The 2010 Mercedes-Benz SL65 Black Series is a very capable track car. And it will be nearly as quick as other cars this focused and powerful. But because of its weight and automatic transmission, we find it less engaging and more difficult to manage than its competition.

The Real World
The Black's ride quality on the road is, well, stiff, which until recently was expected in a car this capable. Chevy's Corvette ZR1 changed the standard of measure, however, so now we're less likely to excuse less than perfect adaptability to highway travel in a car this expensive.

The SL65 Black Series coupes destined for the American market will have adjustable leather-covered seats in place of the fixed carbon-fiber buckets featured in this test car. The carbon-fiber examples save about 62 pounds per seat and offer more support.

The automatic transmission is more at home on the street during normal driving, where it can seamlessly blend gears as easily as the Black Series bends physics. Wood the throttle and response isn't instant, but once the power comes on stream, the electronic babysitting gets under way immediately, reducing boost and leading the transmission to shift to taller gears.

The best part? We witnessed such intervention when conducting this exercise at freeway speeds. And honestly, it's all rather silly. Between the engine's instant turbo response and subsequent boost reduction and the transmission's indecision about which gear to use, acceleration is heavily over-managed. Better control over the powertrain with a transmission that uses a clutch rather than a torque converter — plus some intelligent throttle control — would produce quicker acceleration with 50 hp fewer.

And if you've got the beans to try this with all electronic measures disabled, you'd better have the beans to handle 661 hp trying to outrun your reactions via the rear Dunlops. The SL's traction logic — which limits wheelspin somewhat with brake control — is always active. But don't kid yourself; there is still enough wheelspin to make any driver with slow reactions regret his decision.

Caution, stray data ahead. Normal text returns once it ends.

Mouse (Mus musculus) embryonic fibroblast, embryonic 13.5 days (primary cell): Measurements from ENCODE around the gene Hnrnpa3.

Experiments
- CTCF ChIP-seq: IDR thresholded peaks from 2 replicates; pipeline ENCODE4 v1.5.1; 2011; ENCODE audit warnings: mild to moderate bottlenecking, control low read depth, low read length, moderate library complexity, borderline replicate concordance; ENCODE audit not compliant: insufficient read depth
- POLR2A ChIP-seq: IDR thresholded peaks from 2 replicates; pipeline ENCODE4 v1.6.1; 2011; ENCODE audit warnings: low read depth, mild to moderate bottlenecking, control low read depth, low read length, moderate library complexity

Here's something else: This car is uniquely indifferent to speed. In fact, above 100 mph on a smooth road, it is easily the most stable and confident car we've ever driven. This is a good thing, since its top speed is 198 mph. Zero to 100 km/h (62 mph) happens in 3.8 seconds, AMG claims.

It's Got Wicked
These criticisms aside, the 2010 Mercedes-Benz SL65 Black Series will please anyone who can afford such a masterpiece of craftsmanship, engineering and power. Plus, it offers something none of its competition can match: extreme exclusivity and wicked road presence. Only 175 examples will be brought to the U.S. this year, and it looks meaner than, well, anything else made.

Little about the SL Black's wild, wide shape is inconspicuous. People don't know what it is, but no one will miss it on the road. Mostly, this is thanks to a 4.9-inch-wider front track and 4.8-inch-wider rear track. Moreover, the removal of the mechanism for the hardtop convertible (a measure to reduce weight) means this car is now a straightforward coupe, resulting in a whole new look. The rear roof line is all new, while all three rear windows are a different shape than before.

The only panels that the Black Series shares with the standard SL65 are the doors. Every other panel — the hood, fenders, quarter-panels and trunk lid — are all uniquely shaped for this car and are made of carbon fiber.

There's also a brilliantly integrated rear spoiler that stands proud of the rear deck lid by 4.7 inches above 75 mph.

New Underneath, Too
As with other models in the AMG Black Series line, the SL65's suspension is adjustable. The heavyweight air springs and Active Body Control hardware of the standard car are gone, replaced by conventional coil springs and dampers. The suspension is now fully adjustable for ride height, damping, camber and alignment. The steering ratio is 8 percent quicker as well.

It takes big rubber to handle this much power and weight, and the Black Series has plenty. The front wheelwells are filled by 265/35ZR19 Dunlop Sport Maxx GT tires, while 325/30ZR20 examples are in the rear. Forged OZ wheels are also new — 19-by-9.5 inches up front and 20-by-11.5 inches out back.

The brakes are huge, with 15.4-inch two-piece rotors up front and 14.2-inch rotors in the rear. Six-piston calipers are featured in the front and four-piston calipers are utilized in the rear.

It'll Cost Ya
Not surprisingly, the 2010 Mercedes-Benz SL65 AMG Black Series isn't cheap. All its badassness is assigned a dollar value which, in many states, will buy you a nice waterfront property overlooking the lake. And a Corvette besides.

The going rate will be an estimated $300,000 when the Black Series goes on sale in the U.S. in January 2009. This might seem ridiculous to those of you looking for waterfront property or American sports cars. But for those who have the means, this wicked new Black Series — a car that will frighten you and your legal counsel every time you even consider turning off its stability control — is worth every penny.